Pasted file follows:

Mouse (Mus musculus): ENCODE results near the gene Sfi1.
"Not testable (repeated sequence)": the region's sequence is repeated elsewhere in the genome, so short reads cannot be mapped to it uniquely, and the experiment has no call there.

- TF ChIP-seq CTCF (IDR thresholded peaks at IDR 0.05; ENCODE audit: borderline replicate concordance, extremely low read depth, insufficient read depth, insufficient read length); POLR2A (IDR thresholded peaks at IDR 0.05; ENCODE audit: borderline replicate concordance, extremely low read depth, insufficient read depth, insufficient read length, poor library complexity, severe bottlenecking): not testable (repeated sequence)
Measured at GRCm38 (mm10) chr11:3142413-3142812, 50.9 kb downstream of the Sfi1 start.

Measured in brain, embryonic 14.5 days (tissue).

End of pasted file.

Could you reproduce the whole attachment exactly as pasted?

Mouse (Mus musculus): ENCODE results near the gene Sfi1.
"Not testable (repeated sequence)": the region's sequence is repeated elsewhere in the genome, so short reads cannot be mapped to it uniquely, and the experiment has no call there.

- TF ChIP-seq CTCF (IDR thresholded peaks at IDR 0.05; ENCODE audit: borderline replicate concordance, extremely low read depth, insufficient read depth, insufficient read length); POLR2A (IDR thresholded peaks at IDR 0.05; ENCODE audit: borderline replicate concordance, extremely low read depth, insufficient read depth, insufficient read length, poor library complexity, severe bottlenecking): not testable (repeated sequence)
Measured at GRCm38 (mm10) chr11:3142413-3142812, 50.9 kb downstream of the Sfi1 start.

Measured in brain, embryonic 14.5 days (tissue).